Hens on Yorkshire Farmhouse Eggs

The threat of avian influenza (AI) is ever present for British poultry farmers and one of the most significant sources of infection comes from wild birds.

But keeping the two permanently apart is far from straightforward, with migratory species believed to have been behind both the two recent cases of AI in the UK, notwithstanding the fact that both outbreaks were in indoor units.

The threat is certainly ever-present in the mind of free-range egg producer James Potter, whose Yorkshire Farmhouse Eggs business at Thirsk, North Yorkshire, has been producing free-range and organic eggs for the past three decades.

The family has a 240,000 bird enterprise of its own, with flocks also kept on contract with several other local farms, taking total production to 650,000 birds.

See also: UK’s chief vet talks bird flu control

“We have invested time and money into the welfare of our hens, and making sure that the ranges are fully utilised plays an important role in our production system,” says Mr Potter.

For example, a number of hedges and trees have been planted to encourage ranging and provide shade and shelter.

Solar panels, which provide electricity for running the packing station and sale to the national grid, have a similar effect in encouraging birds to explore the far reaches of the range.

But these types of range enrichment have a downside, Mr Potter points out. “There is no doubt that features which enrich the lives of the hens also attract wild birds. That causes a conflict which is difficult to resolve.

Defra guidance

Defra’s Guidance on Biosecurity and Preventing Disease in Captive Birds contains a detailed section on protecting flocks from wild birds.

In particular it suggests the following:

  • The best way to minimise contact with wild birds is to house them
  • Cover any openings with netting
  • Make use of other buildings such as barns or sheds to house birds
  • Erect solid lean-to enclosures on the side of existing houses
  • Use a polytunnel (in cooler weather)
  • Ensure adequate ventilation
  • If no buildings are available, erect a net structure
  • Construct temporary pens using straw bales and netting
  • Isolate food and water from wild birds
  • Rotate feeding times
  • Prevent birds from accessing/drinking open water
  • Use spike strips to deter wild birds perching
  • Use flutter tapes, flashing lights and scarecrows
  • Maintain welfare if birds have to be housed for extended periods

“Some of the paddocks are adjacent to woodland and it acts as a magnet for wild birds. Game shooting is not permitted on our land, because of its association with pheasants. But we cannot stop our neighbours from shooting in that area, if they wish.

“In addition, a river runs alongside our boundary and so wild ducks and geese are also a potential threat. We have taken steps to keep our birds away from that area.”

Other ways in which the Potters follow Defra’s guidelines for deterring wild birds include providing feed and water inside the housing, as well as ensuring that feed silos and containers are sealed.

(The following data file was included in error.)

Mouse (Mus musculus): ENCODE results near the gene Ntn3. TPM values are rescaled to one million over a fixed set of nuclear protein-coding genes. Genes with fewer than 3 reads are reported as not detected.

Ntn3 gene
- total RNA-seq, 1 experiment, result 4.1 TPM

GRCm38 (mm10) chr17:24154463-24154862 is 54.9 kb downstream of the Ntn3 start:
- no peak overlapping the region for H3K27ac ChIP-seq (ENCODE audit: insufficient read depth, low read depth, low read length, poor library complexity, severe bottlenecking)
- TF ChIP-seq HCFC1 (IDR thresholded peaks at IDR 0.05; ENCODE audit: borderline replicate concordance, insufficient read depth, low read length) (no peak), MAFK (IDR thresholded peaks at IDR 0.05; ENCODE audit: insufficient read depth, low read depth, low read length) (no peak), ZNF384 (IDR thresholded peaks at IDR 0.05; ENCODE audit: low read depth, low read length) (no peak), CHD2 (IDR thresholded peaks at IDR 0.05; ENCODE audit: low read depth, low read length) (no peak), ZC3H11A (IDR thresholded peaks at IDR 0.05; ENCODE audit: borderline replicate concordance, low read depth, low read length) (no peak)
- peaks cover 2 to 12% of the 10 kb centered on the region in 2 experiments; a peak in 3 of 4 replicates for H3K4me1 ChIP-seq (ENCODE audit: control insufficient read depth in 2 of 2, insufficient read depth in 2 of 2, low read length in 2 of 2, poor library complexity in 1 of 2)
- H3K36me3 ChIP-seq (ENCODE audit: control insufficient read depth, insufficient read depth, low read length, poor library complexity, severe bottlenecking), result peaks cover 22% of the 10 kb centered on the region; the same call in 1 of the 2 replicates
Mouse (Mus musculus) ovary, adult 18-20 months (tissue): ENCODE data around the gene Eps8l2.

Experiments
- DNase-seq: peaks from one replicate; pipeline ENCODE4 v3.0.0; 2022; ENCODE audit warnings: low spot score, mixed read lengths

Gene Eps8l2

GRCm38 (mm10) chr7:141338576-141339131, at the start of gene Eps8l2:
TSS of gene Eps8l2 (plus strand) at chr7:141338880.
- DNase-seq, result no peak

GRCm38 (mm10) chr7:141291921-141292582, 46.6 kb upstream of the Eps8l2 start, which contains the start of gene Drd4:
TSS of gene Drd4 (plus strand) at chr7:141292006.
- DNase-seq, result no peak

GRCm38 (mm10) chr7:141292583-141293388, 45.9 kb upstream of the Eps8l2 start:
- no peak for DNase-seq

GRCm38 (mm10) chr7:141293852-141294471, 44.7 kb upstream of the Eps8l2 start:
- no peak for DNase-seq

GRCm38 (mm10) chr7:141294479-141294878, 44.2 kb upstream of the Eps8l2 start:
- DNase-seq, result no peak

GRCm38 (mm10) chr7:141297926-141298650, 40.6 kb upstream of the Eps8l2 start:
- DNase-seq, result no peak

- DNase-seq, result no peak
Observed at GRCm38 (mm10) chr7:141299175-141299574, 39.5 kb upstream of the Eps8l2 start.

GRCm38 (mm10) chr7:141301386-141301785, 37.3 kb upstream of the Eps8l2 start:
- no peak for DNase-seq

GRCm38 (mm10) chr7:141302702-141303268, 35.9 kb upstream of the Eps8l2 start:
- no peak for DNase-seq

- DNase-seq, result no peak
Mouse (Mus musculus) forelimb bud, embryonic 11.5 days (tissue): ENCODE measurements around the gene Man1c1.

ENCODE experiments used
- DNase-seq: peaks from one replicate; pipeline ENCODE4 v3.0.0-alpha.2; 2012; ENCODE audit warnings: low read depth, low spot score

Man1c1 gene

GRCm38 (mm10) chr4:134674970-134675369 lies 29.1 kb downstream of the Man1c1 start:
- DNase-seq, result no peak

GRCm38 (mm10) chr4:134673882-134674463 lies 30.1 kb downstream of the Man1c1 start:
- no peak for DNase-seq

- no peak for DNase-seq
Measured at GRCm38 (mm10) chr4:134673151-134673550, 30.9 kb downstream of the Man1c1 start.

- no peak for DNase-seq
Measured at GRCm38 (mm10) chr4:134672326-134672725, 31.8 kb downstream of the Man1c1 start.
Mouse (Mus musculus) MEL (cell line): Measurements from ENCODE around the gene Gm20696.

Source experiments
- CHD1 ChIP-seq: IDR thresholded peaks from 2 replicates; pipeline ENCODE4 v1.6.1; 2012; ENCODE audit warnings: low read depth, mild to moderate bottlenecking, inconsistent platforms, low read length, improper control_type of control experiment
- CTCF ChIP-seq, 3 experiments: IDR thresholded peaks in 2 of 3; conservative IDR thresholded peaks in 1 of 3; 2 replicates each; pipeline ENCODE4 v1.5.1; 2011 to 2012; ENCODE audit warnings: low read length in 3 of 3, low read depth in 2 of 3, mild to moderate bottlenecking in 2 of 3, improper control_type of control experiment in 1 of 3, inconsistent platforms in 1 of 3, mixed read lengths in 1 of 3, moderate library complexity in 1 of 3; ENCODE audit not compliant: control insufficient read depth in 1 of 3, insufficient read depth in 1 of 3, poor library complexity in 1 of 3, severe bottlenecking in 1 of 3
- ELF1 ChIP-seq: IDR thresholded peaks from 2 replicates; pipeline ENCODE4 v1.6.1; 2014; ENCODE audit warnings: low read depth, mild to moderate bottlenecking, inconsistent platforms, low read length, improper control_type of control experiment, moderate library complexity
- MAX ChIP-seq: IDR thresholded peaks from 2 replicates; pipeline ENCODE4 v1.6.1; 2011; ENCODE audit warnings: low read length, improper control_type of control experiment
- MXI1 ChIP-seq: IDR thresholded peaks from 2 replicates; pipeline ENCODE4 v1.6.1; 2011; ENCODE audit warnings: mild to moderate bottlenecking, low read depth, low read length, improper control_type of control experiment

In theory, wild birds could enter the buildings through the popholes, but in practice this does not occur, as the entrances are well “patrolled” by the hens themselves.

The ranges are securely fenced, to keep contact with wildlife to a minimum, with fencing also erected to keep the birds from coming into contact with the areas designated as wagon loading stations.

But the Defra guidance on preventing the accumulation of standing water is not so easy to follow.

“We have carried out extensive drainage on the ranges, to comply with this rule,” explains Mr Potter.

“As well as being keen to follow the guidelines, it makes common sense to keep the paddocks in good condition. That means doing all we can stop the soil from becoming compacted and water-logged.

“But as every free-range producer knows, heavy rain can sometimes lead to the formation of puddles. The key is to have the areas properly drained, so that standing water soaks away quickly.”

Mr Potter is convinced that the family has done everything in its power to minimise the risk of contamination by wild birds.

“Only limited information has been released about the recent outbreak of avian flu in Yorkshire. However, I understand that the disease was found in an intensive flock. That surprises me somewhat, as it might have been expected that free-range flocks would be at the greatest risk of infection.

 “We have a vested interest in keeping our hens from mixing with wild birds, to minimise the chance of a disease outbreak. But at the end of the day, some compromises have to be made, when trying to fulfil the regulatory requirements,” says Mr Potter.

James Potter

James Potter

Yorkshire Farmhouse Eggs

Eggs are supplied to several of the major retailers, among which are Asda, Tesco and Sainsbury’s.

The business also acts as a hub for a number of other food producers, whose products include beer, jams, pies and sausages.

The Potters also have an egg packing station in Sussex, and a share in a second, similar business in Cambridge.

The free-range paddocks are rested periodically, with the popholes closed and the buildings used to produce barn eggs.

The family also runs a plant hire business and some of the ranges also serve as a storage area for topsoil.